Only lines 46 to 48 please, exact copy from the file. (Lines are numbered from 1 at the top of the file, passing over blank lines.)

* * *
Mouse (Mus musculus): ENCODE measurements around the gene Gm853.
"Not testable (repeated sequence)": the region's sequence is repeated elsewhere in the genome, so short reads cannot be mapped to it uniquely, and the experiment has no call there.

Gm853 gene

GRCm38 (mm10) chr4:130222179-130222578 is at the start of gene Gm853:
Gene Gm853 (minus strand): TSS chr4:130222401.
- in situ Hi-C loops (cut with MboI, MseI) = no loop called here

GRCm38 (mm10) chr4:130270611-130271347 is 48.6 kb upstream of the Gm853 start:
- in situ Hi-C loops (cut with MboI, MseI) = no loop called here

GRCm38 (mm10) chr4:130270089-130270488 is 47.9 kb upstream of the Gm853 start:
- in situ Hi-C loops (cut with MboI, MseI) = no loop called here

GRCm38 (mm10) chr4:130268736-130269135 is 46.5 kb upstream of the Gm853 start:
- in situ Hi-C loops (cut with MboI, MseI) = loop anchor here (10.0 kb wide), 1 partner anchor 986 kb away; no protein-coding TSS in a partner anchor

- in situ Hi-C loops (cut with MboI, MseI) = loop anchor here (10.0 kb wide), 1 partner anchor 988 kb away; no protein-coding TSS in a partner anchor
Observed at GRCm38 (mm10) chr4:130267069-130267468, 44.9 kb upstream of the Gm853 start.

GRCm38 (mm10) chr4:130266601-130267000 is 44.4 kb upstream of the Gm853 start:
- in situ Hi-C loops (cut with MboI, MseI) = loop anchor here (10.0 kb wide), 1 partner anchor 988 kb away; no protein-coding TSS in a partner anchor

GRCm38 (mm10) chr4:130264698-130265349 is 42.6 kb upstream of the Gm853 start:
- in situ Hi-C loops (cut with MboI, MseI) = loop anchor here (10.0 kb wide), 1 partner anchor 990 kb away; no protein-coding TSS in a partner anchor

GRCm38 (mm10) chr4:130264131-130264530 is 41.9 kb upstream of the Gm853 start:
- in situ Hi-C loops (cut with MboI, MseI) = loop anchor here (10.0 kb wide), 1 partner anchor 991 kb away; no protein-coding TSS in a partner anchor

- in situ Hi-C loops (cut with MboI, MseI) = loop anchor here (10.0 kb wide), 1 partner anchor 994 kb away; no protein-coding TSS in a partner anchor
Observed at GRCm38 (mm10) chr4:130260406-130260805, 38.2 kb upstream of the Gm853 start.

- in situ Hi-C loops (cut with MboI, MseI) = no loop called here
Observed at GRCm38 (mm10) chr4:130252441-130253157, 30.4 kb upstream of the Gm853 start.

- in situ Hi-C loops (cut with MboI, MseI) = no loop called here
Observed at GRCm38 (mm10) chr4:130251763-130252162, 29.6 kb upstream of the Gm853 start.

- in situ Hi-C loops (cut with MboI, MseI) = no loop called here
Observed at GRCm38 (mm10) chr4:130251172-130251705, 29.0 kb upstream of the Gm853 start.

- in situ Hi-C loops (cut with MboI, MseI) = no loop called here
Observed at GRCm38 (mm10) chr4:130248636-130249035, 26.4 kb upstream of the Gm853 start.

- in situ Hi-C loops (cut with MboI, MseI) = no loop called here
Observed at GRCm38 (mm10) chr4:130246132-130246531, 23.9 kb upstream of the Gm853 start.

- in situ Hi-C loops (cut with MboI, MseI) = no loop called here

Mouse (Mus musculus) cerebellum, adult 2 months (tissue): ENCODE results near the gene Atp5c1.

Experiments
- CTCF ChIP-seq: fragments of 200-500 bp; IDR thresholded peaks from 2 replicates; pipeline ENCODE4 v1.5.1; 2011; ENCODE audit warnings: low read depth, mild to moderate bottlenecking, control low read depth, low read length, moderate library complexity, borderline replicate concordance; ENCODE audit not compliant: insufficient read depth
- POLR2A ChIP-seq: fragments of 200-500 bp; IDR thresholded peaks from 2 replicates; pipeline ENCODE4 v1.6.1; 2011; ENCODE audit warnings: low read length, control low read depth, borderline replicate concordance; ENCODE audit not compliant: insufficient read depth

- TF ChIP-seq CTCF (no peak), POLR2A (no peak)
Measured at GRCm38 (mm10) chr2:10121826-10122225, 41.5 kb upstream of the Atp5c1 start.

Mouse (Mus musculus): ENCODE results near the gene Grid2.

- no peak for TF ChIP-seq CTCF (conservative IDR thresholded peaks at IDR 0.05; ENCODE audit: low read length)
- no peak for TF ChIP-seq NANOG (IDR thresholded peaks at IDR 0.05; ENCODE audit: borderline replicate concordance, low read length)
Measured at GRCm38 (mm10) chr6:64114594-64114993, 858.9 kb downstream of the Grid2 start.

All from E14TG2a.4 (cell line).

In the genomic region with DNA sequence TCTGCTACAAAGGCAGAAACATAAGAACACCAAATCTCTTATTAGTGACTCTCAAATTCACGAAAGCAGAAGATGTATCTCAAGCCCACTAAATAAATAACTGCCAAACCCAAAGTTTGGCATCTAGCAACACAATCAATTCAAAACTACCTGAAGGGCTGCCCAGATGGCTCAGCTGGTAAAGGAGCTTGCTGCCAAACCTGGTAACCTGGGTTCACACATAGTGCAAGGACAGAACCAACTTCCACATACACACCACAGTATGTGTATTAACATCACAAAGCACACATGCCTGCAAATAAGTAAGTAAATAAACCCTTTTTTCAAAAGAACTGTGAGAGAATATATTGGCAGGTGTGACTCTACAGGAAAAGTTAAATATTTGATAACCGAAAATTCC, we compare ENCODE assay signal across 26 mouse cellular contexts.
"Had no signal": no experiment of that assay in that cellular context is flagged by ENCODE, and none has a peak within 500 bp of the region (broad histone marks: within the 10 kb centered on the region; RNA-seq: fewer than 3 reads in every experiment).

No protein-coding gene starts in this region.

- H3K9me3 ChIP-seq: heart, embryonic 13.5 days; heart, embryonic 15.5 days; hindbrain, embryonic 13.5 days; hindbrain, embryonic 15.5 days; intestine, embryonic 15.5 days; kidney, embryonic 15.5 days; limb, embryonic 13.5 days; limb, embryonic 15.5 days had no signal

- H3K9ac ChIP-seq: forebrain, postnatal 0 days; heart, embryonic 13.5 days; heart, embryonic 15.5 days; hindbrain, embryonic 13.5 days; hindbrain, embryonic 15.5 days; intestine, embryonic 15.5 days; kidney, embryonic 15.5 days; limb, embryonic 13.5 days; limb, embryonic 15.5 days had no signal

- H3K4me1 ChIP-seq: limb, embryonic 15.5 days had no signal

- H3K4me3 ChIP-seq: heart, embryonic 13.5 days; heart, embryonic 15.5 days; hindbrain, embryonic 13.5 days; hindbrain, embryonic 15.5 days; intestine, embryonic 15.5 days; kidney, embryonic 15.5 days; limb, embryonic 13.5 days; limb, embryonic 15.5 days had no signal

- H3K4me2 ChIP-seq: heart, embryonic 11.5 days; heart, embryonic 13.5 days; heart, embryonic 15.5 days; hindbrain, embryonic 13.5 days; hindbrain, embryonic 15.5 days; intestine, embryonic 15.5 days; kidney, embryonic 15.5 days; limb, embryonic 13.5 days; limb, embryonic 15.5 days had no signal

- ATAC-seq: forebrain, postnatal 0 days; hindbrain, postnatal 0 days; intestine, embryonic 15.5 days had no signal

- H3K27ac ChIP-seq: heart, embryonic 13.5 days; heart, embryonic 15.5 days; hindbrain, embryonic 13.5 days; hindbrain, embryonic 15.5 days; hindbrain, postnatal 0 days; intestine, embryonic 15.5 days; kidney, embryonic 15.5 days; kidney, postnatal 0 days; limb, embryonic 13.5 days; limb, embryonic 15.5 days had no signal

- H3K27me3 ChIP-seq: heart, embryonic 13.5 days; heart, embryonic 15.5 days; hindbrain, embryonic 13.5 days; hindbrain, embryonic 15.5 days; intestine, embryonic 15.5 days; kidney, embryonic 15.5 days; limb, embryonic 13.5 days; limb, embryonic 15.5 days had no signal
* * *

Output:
"Had no signal": no experiment of that assay in that cellular context is flagged by ENCODE, and none has a peak within 500 bp of the region (broad histone marks: within the 10 kb centered on the region; RNA-seq: fewer than 3 reads in every experiment).

No protein-coding gene starts in this region.

- H3K9me3 ChIP-seq: heart, embryonic 13.5 days; heart, embryonic 15.5 days; hindbrain, embryonic 13.5 days; hindbrain, embryonic 15.5 days; intestine, embryonic 15.5 days; kidney, embryonic 15.5 days; limb, embryonic 13.5 days; limb, embryonic 15.5 days had no signal